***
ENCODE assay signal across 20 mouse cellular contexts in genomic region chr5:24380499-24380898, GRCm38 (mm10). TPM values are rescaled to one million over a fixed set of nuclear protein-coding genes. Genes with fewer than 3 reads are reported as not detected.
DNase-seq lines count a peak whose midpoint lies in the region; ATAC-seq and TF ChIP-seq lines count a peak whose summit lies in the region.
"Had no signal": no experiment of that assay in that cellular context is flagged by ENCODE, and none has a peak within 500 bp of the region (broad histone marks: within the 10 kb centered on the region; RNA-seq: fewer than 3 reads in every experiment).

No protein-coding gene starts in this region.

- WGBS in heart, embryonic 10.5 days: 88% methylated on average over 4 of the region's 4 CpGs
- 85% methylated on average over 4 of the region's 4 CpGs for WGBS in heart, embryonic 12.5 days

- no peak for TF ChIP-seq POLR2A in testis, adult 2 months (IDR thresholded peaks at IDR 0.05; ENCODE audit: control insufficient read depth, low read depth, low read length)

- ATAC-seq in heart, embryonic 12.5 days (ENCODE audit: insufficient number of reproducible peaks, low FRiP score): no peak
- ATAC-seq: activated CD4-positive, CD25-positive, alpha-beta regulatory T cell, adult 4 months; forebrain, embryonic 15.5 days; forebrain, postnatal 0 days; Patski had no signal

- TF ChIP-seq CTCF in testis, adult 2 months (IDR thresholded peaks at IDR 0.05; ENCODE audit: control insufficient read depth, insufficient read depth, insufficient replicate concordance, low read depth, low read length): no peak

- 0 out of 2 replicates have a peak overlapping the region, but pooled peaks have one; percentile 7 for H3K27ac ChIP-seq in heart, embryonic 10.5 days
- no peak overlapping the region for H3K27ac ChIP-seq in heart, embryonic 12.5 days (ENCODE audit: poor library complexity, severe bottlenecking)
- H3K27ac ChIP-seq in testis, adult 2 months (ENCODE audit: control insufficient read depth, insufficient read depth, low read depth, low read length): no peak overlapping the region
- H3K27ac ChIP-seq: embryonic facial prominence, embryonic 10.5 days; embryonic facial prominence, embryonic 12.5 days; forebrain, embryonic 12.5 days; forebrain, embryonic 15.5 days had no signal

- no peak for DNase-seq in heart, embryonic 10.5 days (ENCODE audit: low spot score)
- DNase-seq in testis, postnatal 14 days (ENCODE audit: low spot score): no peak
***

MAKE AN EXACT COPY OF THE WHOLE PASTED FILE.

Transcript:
ENCODE assay signal across 20 mouse cellular contexts in genomic region chr5:24380499-24380898, GRCm38 (mm10). TPM values are rescaled to one million over a fixed set of nuclear protein-coding genes. Genes with fewer than 3 reads are reported as not detected.
DNase-seq lines count a peak whose midpoint lies in the region; ATAC-seq and TF ChIP-seq lines count a peak whose summit lies in the region.
"Had no signal": no experiment of that assay in that cellular context is flagged by ENCODE, and none has a peak within 500 bp of the region (broad histone marks: within the 10 kb centered on the region; RNA-seq: fewer than 3 reads in every experiment).

No protein-coding gene starts in this region.

- WGBS in heart, embryonic 10.5 days: 88% methylated on average over 4 of the region's 4 CpGs
- 85% methylated on average over 4 of the region's 4 CpGs for WGBS in heart, embryonic 12.5 days

- no peak for TF ChIP-seq POLR2A in testis, adult 2 months (IDR thresholded peaks at IDR 0.05; ENCODE audit: control insufficient read depth, low read depth, low read length)

- ATAC-seq in heart, embryonic 12.5 days (ENCODE audit: insufficient number of reproducible peaks, low FRiP score): no peak
- ATAC-seq: activated CD4-positive, CD25-positive, alpha-beta regulatory T cell, adult 4 months; forebrain, embryonic 15.5 days; forebrain, postnatal 0 days; Patski had no signal

- TF ChIP-seq CTCF in testis, adult 2 months (IDR thresholded peaks at IDR 0.05; ENCODE audit: control insufficient read depth, insufficient read depth, insufficient replicate concordance, low read depth, low read length): no peak

- 0 out of 2 replicates have a peak overlapping the region, but pooled peaks have one; percentile 7 for H3K27ac ChIP-seq in heart, embryonic 10.5 days
- no peak overlapping the region for H3K27ac ChIP-seq in heart, embryonic 12.5 days (ENCODE audit: poor library complexity, severe bottlenecking)
- H3K27ac ChIP-seq in testis, adult 2 months (ENCODE audit: control insufficient read depth, insufficient read depth, low read depth, low read length): no peak overlapping the region
- H3K27ac ChIP-seq: embryonic facial prominence, embryonic 10.5 days; embryonic facial prominence, embryonic 12.5 days; forebrain, embryonic 12.5 days; forebrain, embryonic 15.5 days had no signal

- no peak for DNase-seq in heart, embryonic 10.5 days (ENCODE audit: low spot score)
- DNase-seq in testis, postnatal 14 days (ENCODE audit: low spot score): no peak